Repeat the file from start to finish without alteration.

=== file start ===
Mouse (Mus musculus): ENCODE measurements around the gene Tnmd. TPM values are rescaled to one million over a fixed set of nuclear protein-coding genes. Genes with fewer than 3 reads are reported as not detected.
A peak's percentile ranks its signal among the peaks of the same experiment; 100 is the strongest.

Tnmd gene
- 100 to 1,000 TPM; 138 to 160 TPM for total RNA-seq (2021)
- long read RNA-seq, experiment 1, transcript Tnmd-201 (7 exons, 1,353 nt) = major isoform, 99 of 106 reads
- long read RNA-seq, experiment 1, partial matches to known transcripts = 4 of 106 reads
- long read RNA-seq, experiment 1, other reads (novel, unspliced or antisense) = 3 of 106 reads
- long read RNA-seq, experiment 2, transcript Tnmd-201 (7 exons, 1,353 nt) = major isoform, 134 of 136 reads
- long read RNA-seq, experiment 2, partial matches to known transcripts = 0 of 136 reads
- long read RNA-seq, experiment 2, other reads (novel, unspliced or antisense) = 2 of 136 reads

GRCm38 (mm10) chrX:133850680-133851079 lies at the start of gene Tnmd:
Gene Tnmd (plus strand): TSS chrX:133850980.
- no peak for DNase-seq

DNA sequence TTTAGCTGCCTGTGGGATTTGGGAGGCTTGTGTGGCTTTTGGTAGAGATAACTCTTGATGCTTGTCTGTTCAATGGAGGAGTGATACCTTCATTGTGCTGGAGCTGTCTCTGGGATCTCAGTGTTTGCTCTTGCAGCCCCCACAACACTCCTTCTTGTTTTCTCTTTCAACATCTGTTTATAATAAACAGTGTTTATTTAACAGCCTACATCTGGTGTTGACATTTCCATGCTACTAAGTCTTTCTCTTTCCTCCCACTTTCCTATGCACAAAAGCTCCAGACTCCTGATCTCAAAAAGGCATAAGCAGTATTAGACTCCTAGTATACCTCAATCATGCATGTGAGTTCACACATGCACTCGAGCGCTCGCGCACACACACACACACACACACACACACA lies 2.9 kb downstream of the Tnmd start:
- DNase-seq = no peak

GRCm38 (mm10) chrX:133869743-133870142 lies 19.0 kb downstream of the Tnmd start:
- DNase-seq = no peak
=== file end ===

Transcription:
Mouse (Mus musculus): ENCODE measurements around the gene Tnmd. TPM values are rescaled to one million over a fixed set of nuclear protein-coding genes. Genes with fewer than 3 reads are reported as not detected.
A peak's percentile ranks its signal among the peaks of the same experiment; 100 is the strongest.

Tnmd gene
- 100 to 1,000 TPM; 138 to 160 TPM for total RNA-seq (2021)
- long read RNA-seq, experiment 1, transcript Tnmd-201 (7 exons, 1,353 nt) = major isoform, 99 of 106 reads
- long read RNA-seq, experiment 1, partial matches to known transcripts = 4 of 106 reads
- long read RNA-seq, experiment 1, other reads (novel, unspliced or antisense) = 3 of 106 reads
- long read RNA-seq, experiment 2, transcript Tnmd-201 (7 exons, 1,353 nt) = major isoform, 134 of 136 reads
- long read RNA-seq, experiment 2, partial matches to known transcripts = 0 of 136 reads
- long read RNA-seq, experiment 2, other reads (novel, unspliced or antisense) = 2 of 136 reads

GRCm38 (mm10) chrX:133850680-133851079 lies at the start of gene Tnmd:
Gene Tnmd (plus strand): TSS chrX:133850980.
- no peak for DNase-seq

DNA sequence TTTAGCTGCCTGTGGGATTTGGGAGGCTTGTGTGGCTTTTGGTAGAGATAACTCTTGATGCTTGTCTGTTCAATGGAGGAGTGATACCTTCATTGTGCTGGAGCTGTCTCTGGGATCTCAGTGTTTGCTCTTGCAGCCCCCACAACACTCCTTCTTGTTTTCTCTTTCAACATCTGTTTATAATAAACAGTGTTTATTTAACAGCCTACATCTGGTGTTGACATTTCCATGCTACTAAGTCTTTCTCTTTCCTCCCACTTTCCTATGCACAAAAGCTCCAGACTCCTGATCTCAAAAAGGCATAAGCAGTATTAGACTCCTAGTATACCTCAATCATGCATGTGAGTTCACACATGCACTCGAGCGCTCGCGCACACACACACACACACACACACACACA lies 2.9 kb downstream of the Tnmd start:
- DNase-seq = no peak

GRCm38 (mm10) chrX:133869743-133870142 lies 19.0 kb downstream of the Tnmd start:
- DNase-seq = no peak